Cowen and Company released an extensive report on the cannabis industry today, suggesting the recreational market could grow to $50 billion by 2026. While this isn’t the first time that an investment bank has issued research on the industry (Bank of America Merrill Lynch last December and Ackrell Capital in February), the effort was very broad, with ten different analysts weighing in.
Vivien Azer, the lead analyst on the report “The Cannabis Compendium: Cross-Sector Views on a Budding Industry,” joined the company from Citigroup in 2014 as its analyst for Beverages and Tobacco and has now assumed coverage for Cannabis as well. Separate from the sector report, she initiated coverage on Kush Bottles (OTC: KSHB) with an “Outperform” rating. This is the first time that a leading investment bank has provided coverage on a cannabis stock that trades on the OTC. KSHB is a packaging company based in California with operations in Colorado and the Pacific Northwest as well that generated an estimated approximately $8mm in the year ending 8/31/2016. Read More
In the 2014 paper published in Milbank Quarterly entitled Waiting for the Opportune Moment: The Tobacco Industry and Marijuana Legalization, researchers poured through 80 million pages of tobacco industry documents previously kept secret and found that marijuana has surfaced again and again as a subject of either potential new revenue or as a competing product.
“In many ways, the marijuana market of 2014 resembles the tobacco market before 1880, before cigarettes were mass produced using mechanization and marketed using national brands and modern mass media,” they wrote. “Legalizing marijuana opens the market to major corporations, including tobacco companies, which have the financial resources, product design technology to optimize puff-by-puff delivery of a psychoactive drug (nicotine), marketing muscle, and political clout to transform the marijuana market.”
Graduate students at Berkeley-Haas are conducting a case study on an African American cannabis entrepreneur to explore both the flourishing cannabis market and the industry social justice and public policy issues.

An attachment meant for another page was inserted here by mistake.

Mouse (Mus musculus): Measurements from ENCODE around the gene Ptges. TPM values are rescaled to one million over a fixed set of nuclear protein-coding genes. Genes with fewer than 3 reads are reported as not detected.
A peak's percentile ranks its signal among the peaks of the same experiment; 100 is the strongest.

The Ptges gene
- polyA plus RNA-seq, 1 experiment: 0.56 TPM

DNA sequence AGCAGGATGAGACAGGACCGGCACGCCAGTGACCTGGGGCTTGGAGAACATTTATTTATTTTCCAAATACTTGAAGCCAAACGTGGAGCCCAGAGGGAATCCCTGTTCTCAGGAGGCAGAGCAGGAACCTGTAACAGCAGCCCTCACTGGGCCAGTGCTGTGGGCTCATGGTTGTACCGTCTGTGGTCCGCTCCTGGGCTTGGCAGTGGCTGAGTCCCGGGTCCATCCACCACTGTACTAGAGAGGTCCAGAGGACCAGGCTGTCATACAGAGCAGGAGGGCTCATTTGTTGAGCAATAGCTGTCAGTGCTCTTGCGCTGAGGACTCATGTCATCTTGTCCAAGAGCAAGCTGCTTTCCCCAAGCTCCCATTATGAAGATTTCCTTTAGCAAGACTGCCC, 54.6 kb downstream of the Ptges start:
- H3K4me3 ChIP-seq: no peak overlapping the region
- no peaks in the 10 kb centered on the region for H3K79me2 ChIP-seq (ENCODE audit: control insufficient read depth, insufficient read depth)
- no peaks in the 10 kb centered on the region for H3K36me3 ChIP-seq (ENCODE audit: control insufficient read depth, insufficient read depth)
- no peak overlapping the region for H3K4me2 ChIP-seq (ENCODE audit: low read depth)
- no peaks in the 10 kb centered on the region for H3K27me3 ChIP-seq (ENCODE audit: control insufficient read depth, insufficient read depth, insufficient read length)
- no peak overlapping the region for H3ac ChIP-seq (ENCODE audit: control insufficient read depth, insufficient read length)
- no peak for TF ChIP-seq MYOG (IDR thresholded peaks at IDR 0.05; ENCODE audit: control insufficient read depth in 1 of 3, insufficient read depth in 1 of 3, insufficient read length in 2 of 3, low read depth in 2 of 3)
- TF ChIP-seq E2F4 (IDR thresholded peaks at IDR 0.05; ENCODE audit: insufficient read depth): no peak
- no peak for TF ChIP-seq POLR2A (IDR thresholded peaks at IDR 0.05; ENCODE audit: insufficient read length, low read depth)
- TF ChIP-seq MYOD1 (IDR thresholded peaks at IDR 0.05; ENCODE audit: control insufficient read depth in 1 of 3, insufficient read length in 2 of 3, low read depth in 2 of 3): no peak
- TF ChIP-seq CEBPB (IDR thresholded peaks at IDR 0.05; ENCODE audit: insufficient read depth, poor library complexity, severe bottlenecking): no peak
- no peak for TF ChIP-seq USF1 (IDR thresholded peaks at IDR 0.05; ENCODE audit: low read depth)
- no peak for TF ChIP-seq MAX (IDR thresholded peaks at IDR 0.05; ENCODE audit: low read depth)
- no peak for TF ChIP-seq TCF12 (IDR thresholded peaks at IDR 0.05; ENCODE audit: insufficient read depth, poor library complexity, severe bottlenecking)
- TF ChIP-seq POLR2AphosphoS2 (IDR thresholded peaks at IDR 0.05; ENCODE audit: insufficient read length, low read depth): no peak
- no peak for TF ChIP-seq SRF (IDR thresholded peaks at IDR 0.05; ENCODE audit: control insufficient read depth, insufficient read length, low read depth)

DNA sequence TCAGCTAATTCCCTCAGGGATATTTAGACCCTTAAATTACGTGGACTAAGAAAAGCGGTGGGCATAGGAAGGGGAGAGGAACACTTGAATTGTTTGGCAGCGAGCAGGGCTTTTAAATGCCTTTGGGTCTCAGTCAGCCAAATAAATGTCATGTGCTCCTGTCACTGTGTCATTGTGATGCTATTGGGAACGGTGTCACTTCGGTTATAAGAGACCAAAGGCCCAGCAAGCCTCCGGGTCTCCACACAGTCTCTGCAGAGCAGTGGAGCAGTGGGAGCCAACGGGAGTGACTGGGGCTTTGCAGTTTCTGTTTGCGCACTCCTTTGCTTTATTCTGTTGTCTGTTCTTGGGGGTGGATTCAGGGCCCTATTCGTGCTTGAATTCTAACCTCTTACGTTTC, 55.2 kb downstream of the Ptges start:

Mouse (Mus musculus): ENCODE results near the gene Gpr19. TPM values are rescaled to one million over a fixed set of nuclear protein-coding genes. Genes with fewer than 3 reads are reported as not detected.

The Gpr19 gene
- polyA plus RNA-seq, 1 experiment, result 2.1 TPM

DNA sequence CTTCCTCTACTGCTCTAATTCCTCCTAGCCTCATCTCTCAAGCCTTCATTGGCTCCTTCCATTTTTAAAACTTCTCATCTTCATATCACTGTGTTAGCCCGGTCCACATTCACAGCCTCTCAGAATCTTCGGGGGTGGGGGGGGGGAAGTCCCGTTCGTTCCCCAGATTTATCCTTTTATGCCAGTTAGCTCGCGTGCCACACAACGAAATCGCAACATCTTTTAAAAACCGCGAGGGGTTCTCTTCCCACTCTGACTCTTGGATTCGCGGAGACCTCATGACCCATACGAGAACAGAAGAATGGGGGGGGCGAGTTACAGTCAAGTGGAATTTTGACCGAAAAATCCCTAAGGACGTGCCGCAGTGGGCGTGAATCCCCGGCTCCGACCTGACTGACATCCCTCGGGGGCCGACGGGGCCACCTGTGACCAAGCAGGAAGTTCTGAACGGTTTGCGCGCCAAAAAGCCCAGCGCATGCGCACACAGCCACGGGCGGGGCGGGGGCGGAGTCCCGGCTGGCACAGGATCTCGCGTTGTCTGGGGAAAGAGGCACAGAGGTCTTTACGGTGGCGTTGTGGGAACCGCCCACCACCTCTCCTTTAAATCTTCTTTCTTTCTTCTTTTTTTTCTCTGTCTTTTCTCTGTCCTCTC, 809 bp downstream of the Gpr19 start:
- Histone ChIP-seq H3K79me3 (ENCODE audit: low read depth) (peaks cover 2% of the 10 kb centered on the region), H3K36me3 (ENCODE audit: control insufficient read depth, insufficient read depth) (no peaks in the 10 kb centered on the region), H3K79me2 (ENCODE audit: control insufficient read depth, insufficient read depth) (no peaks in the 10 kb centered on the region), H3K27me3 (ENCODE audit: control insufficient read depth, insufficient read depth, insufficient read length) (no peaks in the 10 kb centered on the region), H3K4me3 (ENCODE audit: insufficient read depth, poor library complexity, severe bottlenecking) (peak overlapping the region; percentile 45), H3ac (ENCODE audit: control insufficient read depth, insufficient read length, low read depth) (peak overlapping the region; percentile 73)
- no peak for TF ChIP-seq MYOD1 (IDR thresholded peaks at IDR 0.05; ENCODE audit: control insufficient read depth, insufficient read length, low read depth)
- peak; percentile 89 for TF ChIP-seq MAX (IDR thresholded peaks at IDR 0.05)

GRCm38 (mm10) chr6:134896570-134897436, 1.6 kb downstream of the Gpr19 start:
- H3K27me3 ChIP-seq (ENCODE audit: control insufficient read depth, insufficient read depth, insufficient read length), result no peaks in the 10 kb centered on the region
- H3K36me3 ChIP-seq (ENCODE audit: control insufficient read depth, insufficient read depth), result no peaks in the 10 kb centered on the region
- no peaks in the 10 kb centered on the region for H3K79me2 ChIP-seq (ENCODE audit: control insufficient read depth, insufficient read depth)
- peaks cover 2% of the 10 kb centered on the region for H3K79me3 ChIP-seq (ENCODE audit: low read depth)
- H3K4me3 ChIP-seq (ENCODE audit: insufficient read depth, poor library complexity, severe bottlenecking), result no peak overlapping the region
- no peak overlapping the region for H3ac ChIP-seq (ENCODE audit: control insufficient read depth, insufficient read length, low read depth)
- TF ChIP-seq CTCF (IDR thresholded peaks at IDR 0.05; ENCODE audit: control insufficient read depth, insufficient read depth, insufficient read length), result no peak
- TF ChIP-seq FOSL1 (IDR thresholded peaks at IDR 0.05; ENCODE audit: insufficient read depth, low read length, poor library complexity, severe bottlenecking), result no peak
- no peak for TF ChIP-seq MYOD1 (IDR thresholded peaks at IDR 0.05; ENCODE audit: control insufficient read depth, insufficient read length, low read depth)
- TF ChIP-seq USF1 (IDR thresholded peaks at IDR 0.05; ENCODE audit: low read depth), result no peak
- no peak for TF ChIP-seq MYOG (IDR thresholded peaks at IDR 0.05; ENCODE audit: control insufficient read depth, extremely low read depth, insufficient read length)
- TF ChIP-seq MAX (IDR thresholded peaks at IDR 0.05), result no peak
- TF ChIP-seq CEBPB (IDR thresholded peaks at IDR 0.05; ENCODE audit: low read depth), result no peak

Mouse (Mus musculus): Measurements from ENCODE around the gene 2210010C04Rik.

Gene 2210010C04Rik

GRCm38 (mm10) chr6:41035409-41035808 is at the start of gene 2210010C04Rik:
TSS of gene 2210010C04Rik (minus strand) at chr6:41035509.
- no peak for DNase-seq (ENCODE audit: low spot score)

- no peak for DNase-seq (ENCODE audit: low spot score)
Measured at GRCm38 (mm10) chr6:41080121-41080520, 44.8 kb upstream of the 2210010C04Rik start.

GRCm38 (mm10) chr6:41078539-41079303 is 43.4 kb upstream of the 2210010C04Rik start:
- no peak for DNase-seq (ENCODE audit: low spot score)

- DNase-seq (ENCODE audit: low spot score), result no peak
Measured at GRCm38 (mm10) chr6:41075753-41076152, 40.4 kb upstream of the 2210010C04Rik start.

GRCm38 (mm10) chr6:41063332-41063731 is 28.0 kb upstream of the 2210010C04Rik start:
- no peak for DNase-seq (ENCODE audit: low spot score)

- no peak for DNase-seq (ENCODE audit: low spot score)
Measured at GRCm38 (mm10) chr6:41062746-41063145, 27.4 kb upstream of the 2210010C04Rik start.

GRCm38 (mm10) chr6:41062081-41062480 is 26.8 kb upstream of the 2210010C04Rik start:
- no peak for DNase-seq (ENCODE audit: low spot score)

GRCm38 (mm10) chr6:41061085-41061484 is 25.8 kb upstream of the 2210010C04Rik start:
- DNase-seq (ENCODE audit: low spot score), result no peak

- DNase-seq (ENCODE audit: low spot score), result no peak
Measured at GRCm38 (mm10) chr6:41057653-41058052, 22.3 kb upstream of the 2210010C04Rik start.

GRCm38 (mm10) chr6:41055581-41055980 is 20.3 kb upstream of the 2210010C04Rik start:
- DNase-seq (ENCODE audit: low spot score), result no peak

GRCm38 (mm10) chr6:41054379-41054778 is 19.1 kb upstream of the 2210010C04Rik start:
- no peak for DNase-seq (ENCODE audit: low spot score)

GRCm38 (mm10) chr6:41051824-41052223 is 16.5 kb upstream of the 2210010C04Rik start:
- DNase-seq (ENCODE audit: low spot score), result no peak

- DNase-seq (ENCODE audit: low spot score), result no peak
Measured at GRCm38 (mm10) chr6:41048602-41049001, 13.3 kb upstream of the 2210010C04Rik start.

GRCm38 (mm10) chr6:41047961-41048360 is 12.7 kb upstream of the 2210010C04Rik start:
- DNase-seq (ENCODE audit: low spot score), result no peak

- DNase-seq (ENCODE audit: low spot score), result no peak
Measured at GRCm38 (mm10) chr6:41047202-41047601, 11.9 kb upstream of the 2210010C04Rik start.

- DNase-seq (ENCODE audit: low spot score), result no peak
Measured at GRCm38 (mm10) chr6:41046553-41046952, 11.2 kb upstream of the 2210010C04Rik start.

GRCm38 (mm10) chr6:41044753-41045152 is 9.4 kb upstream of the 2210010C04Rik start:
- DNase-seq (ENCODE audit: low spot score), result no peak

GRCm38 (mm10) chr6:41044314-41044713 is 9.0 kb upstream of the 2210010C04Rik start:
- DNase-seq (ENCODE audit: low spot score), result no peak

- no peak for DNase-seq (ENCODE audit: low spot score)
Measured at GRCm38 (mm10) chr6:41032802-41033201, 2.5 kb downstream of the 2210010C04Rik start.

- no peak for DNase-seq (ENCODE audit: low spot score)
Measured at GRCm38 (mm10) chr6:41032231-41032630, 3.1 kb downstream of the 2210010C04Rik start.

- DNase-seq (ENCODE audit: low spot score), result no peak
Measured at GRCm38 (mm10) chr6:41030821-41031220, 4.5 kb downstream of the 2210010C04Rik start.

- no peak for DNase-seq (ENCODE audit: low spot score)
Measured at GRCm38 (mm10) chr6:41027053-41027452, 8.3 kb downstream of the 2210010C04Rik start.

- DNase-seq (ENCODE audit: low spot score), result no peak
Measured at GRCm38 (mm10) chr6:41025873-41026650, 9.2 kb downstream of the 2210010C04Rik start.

MBA students at UC Berkeley’s Haas School of Business are preparing to publish one of the first business school case studies on the cannabis industry. The case, “Cannabusiness in Washington D.C.,” will profile Corey Barnette, owner of two cannabis businesses — a cultivation center and a dispensary, both in Washington D.C.
The case study, lead authored by associate professor Rui de Figueiredo and co-authored by MBA students Jamaur Bronner, Mohsin Alvi and Deena Malaeb, will explore the business opportunities evolving from the nation’s budding market and the public policy and social justice issues surrounding the industry. The study will be published later this month in the Berkeley-Haas Case Series and the California Management Review.
Inadequate camera coverage or inadequate security for recording devices (18 citations).
Failing to disclose all owners or financial interests (5 citations).
Failing to ensure employees wore badges (5 citations).
Other categories of violations with about 5 citations each include: Not using RFID tags, making product transfers to marijuana businesses that were not commonly owned, improper waste disposal and recording, and not maintaining transport manifests.
As compliance departments try to map out their next steps following the vote by the U.K. to leave the European Union, they can best serve their companies by maintaining a steady hand and advocating the business doesn’t make any hasty decisions until the situation plays itself out further, said one compliance officer. “One of the most important things compliance teams can bring to their company in face of what seems to be earth-shattering information is the calm of staying the course and being prepared for change as it comes,” said Louis A. Sapirman, associate general counsel and chief compliance officer at business information provider Dun & Bradstreet.